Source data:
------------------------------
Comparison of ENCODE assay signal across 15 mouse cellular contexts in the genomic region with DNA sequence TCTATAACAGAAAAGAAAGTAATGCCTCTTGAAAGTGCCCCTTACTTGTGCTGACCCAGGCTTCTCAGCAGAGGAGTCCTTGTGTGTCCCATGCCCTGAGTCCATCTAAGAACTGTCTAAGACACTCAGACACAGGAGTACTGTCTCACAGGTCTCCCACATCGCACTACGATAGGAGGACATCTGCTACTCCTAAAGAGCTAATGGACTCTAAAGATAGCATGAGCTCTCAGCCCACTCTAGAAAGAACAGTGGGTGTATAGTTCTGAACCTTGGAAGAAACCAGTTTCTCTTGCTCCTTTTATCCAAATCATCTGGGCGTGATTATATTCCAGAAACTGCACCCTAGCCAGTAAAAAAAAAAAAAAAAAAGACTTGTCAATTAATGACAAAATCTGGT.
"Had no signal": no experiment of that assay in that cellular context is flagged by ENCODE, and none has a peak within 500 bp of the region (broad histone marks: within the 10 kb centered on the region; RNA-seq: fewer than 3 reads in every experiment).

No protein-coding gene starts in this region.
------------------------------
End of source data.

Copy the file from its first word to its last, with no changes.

Comparison of ENCODE assay signal across 15 mouse cellular contexts in the genomic region with DNA sequence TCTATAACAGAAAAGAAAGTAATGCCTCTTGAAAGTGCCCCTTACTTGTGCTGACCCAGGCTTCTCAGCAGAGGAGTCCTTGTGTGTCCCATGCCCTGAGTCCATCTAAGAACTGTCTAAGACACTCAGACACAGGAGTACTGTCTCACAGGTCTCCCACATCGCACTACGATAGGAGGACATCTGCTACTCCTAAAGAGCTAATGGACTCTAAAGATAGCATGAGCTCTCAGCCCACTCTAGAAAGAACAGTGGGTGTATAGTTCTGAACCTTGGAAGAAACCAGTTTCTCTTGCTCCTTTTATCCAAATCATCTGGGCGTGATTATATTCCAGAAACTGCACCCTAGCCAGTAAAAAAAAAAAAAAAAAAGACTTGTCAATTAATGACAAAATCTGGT.
"Had no signal": no experiment of that assay in that cellular context is flagged by ENCODE, and none has a peak within 500 bp of the region (broad histone marks: within the 10 kb centered on the region; RNA-seq: fewer than 3 reads in every experiment).

No protein-coding gene starts in this region.